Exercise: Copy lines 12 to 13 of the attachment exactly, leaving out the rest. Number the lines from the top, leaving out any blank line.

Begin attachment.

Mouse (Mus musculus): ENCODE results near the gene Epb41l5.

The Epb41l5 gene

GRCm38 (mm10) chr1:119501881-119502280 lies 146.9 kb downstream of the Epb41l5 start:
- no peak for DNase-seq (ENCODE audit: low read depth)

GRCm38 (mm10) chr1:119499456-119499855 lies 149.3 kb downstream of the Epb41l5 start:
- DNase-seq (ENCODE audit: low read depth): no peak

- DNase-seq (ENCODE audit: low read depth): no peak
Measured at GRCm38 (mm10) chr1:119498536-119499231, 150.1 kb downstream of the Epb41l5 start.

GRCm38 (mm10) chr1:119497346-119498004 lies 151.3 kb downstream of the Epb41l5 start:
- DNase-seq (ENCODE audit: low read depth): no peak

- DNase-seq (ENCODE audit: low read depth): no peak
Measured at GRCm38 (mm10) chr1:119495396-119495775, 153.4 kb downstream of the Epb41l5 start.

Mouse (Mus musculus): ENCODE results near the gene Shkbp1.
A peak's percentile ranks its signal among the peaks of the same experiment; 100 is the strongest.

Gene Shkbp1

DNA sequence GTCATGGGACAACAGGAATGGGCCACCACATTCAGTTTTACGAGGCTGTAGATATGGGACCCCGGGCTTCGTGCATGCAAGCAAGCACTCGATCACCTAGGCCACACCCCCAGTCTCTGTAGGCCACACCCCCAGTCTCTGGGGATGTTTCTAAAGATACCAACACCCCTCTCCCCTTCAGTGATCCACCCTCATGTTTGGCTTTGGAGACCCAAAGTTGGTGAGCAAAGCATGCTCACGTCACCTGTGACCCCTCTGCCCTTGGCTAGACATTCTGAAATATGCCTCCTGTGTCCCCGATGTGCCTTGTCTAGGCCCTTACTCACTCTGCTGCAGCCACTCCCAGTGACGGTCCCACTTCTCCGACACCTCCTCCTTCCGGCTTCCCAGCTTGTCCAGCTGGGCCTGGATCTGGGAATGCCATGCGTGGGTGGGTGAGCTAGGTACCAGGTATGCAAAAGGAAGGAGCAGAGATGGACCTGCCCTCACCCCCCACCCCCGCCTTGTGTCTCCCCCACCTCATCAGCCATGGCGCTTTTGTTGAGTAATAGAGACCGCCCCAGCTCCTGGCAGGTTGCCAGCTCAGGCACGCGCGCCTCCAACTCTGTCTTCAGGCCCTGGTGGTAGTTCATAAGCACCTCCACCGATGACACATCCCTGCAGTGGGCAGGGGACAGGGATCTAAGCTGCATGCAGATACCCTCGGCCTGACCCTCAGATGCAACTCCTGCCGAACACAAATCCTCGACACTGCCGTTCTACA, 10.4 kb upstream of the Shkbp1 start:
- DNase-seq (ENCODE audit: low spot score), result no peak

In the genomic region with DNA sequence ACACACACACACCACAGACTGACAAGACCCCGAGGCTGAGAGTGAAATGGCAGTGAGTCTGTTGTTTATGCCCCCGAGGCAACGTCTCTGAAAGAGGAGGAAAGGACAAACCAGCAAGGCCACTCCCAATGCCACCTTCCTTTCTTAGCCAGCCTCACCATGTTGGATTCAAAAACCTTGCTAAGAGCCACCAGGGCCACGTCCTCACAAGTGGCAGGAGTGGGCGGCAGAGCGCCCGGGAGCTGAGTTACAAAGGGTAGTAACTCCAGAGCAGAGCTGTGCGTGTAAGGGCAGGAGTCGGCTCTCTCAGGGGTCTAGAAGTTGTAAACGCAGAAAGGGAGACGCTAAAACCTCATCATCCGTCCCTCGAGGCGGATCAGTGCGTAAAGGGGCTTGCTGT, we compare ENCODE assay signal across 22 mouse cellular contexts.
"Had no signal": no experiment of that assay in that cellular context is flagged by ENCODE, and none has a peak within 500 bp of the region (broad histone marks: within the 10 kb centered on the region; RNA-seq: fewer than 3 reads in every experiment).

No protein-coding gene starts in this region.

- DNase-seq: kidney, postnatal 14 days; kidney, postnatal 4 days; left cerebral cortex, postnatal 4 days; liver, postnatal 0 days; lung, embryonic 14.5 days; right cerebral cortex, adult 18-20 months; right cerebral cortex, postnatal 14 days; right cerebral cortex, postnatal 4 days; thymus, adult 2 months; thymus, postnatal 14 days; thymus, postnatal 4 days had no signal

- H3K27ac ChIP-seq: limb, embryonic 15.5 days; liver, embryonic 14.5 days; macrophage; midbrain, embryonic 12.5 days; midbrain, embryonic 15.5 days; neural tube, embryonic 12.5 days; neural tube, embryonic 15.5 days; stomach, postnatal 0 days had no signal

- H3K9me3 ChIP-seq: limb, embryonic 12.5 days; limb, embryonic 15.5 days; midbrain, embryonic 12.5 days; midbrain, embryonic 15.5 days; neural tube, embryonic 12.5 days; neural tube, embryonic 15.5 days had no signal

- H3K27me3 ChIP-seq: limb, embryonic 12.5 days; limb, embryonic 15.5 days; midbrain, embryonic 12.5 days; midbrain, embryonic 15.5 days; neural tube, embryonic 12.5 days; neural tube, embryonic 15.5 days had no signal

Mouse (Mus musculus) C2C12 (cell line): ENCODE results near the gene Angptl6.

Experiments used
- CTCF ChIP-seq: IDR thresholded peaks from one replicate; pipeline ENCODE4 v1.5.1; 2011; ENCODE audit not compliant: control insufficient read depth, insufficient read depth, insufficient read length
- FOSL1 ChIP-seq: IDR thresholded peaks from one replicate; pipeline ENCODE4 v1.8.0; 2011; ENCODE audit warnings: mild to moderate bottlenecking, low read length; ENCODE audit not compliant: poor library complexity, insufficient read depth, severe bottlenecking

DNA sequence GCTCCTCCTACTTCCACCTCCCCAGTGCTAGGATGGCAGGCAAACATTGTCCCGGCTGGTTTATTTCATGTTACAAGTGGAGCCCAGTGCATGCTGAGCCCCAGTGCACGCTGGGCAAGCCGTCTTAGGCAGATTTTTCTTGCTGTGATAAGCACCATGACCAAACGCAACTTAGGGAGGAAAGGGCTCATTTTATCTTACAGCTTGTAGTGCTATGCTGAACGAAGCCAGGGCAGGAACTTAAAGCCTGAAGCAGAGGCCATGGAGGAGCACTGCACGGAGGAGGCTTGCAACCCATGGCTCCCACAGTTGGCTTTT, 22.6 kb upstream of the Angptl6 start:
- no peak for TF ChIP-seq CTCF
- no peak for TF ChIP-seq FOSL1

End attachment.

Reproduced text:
Measured at GRCm38 (mm10) chr1:119495396-119495775, 153.4 kb downstream of the Epb41l5 start.

Mouse (Mus musculus): ENCODE results near the gene Shkbp1.